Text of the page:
Moldavia and its prince, Stephen the Great (1457-1504), were the principalities' last hope of repelling the Ottoman threat. Stephen drew on Moldavia's peasantry to raise a 55,000-man army and repelled the invading forces of Hungary's King Mátyás Corvinus in a daring night attack. Stephen's army invaded Walachia in 1471 and defeated the Turks when they retaliated in 1473 and 1474. After these victories, Stephen implored Pope Sixtus IV to forge a Christian alliance against the Turks. The pope replied with a letter naming Stephen an "Athlete of Christ," but he did not heed Stephen's calls for Christian unity. During the last decades of Stephen's reign, the Turks increased the pressure on Moldavia. They captured key Black Sea ports in 1484 and burned Moldavia's capital, Suceava, in 1485. Stephen rebounded with a victory in 1486 but thereafter confined his efforts to secure Moldavia's independence to the diplomatic arena. Frustrated by vain attempts to unite the West against the Turks, Stephen, on his deathbed, reportedly told his son to submit to the Turks if they offered an honorable suzerainty. Succession struggles weakened Moldavia after his death.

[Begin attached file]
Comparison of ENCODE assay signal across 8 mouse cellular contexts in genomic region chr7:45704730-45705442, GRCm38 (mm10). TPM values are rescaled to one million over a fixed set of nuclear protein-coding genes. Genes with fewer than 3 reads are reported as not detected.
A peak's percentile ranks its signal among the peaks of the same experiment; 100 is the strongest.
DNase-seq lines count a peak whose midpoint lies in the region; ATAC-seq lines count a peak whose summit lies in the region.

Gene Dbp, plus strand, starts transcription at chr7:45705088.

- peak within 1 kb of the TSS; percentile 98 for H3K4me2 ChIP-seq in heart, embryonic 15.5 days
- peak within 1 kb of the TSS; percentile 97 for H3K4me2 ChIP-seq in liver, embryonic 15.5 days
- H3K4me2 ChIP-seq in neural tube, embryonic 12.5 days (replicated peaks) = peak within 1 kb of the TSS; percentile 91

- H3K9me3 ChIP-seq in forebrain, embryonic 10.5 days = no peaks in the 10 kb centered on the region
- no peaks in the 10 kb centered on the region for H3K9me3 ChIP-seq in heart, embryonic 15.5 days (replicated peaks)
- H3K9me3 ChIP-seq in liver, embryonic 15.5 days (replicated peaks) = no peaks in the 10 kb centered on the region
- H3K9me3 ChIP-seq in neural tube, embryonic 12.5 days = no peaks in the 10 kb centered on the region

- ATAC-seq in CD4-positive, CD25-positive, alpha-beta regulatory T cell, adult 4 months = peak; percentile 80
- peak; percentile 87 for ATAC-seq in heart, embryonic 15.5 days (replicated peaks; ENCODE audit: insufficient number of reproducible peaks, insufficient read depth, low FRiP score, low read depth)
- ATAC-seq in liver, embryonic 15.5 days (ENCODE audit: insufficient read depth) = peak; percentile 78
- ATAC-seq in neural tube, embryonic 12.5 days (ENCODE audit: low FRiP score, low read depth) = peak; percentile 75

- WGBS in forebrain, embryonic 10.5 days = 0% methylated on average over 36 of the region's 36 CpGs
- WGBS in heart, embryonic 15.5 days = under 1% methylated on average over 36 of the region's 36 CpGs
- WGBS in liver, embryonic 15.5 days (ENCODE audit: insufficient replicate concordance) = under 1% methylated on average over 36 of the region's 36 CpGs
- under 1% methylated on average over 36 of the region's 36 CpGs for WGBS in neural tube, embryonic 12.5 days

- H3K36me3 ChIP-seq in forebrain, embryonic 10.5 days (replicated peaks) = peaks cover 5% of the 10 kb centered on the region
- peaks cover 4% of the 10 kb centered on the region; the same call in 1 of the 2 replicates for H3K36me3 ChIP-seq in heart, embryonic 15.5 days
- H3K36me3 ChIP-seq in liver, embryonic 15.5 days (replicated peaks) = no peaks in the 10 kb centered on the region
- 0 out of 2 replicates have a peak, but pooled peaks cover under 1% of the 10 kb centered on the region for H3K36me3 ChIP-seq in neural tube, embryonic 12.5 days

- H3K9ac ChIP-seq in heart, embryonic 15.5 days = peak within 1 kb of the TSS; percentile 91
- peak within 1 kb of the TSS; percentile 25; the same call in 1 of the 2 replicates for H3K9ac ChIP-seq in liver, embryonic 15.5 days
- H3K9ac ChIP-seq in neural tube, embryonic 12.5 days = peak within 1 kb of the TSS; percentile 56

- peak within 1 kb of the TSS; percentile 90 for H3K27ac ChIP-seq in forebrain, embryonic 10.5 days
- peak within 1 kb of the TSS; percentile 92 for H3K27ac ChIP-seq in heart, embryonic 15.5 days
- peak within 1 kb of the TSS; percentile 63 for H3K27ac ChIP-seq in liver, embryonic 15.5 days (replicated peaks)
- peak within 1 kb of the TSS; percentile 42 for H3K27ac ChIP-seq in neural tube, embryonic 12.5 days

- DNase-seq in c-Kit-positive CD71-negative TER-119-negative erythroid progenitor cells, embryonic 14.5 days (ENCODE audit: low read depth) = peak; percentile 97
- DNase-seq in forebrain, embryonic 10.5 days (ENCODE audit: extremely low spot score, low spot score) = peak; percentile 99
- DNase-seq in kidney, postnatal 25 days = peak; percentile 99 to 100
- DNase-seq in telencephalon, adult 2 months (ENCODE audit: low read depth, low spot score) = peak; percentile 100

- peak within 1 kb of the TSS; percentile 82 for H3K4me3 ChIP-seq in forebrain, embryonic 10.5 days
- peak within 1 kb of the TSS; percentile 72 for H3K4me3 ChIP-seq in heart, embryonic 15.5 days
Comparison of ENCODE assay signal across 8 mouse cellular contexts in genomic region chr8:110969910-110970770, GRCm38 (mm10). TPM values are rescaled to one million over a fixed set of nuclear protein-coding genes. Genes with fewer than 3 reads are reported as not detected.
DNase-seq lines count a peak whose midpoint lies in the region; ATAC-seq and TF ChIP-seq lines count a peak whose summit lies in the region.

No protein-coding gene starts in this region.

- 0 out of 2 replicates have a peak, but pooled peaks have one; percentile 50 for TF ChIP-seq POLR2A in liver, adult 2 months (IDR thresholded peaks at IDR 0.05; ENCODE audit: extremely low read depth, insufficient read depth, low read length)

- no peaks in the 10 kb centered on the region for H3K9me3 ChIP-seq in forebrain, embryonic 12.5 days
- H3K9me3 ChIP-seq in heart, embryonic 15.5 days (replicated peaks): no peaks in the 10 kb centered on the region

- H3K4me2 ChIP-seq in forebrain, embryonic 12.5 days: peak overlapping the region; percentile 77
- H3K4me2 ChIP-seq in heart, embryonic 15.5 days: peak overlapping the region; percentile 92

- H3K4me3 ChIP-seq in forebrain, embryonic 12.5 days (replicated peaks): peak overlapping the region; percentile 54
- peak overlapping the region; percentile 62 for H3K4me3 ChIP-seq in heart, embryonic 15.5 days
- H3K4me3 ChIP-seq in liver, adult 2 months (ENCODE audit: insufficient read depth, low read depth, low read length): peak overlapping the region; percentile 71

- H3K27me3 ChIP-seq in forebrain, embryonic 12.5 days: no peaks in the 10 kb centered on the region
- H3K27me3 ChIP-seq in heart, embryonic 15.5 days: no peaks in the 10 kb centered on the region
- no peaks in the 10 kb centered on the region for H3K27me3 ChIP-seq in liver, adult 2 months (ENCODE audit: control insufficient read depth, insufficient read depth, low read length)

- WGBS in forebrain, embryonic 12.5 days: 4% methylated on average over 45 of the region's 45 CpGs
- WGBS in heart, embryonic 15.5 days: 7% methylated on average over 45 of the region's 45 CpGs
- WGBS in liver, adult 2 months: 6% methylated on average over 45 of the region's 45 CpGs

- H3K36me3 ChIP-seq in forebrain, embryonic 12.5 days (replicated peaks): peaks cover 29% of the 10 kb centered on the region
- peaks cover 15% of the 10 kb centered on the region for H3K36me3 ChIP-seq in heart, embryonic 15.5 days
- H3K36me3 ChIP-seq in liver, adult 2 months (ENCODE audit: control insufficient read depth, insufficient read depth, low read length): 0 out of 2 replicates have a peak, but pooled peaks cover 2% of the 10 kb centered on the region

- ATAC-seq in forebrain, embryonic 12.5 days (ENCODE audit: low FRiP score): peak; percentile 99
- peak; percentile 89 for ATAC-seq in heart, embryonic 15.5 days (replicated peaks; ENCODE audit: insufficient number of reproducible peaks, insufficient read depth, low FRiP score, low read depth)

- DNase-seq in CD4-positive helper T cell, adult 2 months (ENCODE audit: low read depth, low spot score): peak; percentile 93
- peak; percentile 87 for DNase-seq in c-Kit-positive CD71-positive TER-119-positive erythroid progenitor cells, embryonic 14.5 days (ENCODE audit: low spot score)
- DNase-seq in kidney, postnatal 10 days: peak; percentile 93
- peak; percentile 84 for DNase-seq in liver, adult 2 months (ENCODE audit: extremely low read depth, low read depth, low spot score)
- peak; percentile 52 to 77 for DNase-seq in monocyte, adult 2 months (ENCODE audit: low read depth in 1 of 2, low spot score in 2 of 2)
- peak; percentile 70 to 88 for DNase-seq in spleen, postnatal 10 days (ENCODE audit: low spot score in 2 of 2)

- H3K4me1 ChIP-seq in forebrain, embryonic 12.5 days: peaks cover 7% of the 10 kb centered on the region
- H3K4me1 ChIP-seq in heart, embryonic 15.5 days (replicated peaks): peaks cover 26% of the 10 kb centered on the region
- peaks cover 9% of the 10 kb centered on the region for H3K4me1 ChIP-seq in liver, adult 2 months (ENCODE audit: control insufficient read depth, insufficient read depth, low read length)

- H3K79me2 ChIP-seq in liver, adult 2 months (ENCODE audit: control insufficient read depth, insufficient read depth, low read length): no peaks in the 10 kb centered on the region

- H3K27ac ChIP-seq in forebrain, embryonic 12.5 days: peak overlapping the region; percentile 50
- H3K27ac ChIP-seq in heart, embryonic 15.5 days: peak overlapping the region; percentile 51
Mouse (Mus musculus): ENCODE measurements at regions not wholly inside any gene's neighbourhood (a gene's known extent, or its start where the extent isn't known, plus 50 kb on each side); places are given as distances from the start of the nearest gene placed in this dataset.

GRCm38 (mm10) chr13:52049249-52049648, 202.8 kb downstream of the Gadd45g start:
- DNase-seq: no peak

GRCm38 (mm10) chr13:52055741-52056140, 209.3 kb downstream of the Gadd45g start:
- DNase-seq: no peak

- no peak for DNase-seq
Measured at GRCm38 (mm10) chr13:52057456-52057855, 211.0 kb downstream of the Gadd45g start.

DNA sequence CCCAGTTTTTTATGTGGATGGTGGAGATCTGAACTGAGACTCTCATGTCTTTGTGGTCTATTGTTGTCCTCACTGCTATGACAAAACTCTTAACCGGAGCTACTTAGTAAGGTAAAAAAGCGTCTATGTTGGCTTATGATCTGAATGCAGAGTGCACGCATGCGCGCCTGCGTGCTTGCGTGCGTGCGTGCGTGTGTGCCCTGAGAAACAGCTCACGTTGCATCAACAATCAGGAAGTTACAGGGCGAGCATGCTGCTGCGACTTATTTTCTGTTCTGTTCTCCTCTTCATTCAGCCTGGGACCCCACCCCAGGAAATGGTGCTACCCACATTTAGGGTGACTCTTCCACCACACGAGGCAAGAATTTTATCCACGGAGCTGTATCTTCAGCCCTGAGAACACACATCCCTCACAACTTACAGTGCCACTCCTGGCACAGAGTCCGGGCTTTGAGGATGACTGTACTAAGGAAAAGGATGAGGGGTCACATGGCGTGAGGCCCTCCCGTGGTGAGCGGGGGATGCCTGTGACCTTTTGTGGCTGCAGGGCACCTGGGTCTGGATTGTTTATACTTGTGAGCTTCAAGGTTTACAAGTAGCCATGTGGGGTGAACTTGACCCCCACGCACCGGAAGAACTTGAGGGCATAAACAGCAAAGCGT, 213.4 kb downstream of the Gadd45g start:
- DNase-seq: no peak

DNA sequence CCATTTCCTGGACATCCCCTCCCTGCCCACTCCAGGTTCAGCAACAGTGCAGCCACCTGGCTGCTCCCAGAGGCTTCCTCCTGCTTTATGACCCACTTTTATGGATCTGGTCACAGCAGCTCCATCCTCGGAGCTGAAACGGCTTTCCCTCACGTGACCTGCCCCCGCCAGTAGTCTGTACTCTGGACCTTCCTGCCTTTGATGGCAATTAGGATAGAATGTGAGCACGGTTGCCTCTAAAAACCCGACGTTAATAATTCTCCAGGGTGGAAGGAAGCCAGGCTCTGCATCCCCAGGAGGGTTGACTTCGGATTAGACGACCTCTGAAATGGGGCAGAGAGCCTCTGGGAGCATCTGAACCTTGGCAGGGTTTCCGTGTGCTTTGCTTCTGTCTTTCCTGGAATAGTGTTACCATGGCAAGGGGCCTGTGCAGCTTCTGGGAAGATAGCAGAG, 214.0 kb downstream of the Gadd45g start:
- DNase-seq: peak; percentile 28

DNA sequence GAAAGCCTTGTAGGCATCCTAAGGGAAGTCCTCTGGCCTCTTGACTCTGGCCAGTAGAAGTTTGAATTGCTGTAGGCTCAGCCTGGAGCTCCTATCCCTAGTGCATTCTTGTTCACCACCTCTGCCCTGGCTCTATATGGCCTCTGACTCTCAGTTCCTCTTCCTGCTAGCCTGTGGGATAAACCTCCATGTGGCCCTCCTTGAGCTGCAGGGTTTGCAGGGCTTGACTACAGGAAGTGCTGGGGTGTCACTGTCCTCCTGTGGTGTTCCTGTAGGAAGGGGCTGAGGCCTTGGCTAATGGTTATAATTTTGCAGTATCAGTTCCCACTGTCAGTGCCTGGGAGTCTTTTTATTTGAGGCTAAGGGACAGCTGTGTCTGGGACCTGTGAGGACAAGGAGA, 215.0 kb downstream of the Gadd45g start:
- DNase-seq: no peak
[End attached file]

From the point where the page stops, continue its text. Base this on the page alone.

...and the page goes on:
In 1514 greedy nobles and an ill-planned crusade sparked a widespread peasant revolt in Hungary and Transylvania. Well-armed peasants under György Dózsa sacked estates across the country. Despite strength of numbers, however, the peasants were disorganized and suffered a decisive defeat at Timisoara. Dózsa and the other rebel leaders were tortured and executed. After the revolt, the Hungarian nobles enacted laws that condemned the serfs to eternal bondage and increased their work obligations. With the serfs and nobles deeply alienated from each other and jealous magnates challenging the king's power, Hungary was vulnerable to outside aggression. The Ottomans stormed Belgrade in 1521, routed a feeble Hungarian army at Mohács in 1526, and conquered Buda in 1541. They installed a pasha to rule over central Hungary; Transylvania became an autonomous principality under Ottoman suzerainty; and the Habsburgs assumed control over fragments of northern and western Hungary.